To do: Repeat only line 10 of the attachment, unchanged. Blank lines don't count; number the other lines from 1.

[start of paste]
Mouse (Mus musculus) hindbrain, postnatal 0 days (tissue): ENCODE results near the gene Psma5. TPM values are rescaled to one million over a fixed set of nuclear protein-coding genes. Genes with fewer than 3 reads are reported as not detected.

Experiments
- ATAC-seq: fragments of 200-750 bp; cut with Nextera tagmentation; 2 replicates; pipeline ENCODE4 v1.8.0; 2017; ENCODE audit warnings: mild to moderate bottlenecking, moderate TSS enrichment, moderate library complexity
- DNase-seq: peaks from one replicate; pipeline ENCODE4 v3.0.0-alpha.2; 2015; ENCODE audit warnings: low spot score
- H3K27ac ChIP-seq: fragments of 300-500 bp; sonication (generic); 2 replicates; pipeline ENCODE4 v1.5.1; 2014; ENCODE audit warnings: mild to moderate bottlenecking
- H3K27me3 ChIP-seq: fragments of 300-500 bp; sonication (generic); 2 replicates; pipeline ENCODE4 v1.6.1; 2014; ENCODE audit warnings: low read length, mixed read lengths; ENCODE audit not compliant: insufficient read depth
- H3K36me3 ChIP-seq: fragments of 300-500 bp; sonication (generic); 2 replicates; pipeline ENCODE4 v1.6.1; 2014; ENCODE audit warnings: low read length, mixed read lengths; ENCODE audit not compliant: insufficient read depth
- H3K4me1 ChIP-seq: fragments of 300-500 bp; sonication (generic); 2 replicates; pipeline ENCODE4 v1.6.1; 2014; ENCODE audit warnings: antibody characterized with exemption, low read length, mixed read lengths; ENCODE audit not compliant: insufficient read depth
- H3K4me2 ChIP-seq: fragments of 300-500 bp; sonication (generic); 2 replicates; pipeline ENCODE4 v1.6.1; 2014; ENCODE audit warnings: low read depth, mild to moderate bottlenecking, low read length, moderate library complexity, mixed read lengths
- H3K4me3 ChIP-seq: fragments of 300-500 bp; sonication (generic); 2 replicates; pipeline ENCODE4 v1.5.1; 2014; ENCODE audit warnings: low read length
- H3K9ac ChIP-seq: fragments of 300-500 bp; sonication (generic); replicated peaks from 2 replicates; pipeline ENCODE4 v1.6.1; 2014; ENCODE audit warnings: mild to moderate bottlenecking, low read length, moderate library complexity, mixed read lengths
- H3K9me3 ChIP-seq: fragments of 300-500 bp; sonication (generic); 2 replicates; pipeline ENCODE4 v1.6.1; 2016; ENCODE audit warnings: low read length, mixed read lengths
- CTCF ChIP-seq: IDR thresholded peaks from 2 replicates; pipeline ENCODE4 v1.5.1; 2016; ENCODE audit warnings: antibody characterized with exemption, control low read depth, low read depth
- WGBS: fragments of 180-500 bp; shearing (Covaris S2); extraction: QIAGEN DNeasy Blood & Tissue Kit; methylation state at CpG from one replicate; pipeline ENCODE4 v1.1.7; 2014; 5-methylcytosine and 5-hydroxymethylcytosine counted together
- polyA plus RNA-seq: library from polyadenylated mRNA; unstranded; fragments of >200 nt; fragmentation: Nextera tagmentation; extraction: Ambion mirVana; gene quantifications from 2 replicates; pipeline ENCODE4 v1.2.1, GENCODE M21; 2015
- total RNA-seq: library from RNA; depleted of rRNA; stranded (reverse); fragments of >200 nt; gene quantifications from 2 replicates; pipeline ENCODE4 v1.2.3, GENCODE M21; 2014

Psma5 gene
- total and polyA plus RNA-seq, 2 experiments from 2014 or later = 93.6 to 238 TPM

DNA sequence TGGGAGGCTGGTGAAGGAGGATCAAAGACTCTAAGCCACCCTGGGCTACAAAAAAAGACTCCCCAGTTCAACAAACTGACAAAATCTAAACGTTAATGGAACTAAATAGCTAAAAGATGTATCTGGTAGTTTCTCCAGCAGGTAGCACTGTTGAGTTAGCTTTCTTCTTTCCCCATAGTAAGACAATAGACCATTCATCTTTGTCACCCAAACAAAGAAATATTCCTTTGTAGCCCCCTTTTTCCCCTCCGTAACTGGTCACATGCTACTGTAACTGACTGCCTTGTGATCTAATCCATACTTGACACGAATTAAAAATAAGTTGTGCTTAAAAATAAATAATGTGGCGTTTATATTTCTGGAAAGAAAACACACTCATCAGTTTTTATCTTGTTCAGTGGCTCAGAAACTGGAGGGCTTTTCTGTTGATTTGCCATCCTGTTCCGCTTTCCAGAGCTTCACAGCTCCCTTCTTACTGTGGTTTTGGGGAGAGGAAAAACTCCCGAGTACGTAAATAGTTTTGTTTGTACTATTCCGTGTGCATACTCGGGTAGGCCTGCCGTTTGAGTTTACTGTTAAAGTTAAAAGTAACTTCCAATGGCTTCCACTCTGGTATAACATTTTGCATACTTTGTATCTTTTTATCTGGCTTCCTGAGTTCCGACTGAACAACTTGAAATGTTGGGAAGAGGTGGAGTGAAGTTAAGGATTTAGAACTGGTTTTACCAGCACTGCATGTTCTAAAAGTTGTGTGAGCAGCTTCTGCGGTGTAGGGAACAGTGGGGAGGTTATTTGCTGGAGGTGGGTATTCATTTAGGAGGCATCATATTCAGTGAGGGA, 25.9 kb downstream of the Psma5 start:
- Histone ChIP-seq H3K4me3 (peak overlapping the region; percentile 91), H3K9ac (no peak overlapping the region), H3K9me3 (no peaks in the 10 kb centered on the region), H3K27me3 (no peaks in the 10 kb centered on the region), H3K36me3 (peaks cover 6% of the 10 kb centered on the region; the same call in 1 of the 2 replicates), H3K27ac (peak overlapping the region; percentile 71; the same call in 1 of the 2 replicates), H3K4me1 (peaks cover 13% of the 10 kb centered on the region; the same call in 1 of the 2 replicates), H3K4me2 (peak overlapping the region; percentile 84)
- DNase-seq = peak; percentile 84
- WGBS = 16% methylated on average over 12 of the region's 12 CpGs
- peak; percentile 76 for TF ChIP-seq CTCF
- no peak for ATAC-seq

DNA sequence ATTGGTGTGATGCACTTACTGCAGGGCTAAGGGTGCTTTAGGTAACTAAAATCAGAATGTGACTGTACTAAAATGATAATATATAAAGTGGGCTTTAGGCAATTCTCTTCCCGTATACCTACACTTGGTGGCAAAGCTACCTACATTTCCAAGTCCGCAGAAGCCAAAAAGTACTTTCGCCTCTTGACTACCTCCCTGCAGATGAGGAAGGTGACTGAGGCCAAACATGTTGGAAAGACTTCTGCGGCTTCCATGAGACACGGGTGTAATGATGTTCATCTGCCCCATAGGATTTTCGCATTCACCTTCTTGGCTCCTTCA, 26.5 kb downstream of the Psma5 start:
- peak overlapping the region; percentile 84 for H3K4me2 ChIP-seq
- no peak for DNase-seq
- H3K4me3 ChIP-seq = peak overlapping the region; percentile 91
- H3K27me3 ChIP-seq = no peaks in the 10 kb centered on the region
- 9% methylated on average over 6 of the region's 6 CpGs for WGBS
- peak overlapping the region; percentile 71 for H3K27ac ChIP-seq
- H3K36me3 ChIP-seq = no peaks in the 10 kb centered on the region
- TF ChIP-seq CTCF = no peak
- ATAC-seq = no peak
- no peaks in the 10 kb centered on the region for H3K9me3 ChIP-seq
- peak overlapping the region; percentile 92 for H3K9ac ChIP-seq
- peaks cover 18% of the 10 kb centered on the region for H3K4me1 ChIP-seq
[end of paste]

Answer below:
- H3K4me3 ChIP-seq: fragments of 300-500 bp; sonication (generic); 2 replicates; pipeline ENCODE4 v1.5.1; 2014; ENCODE audit warnings: low read length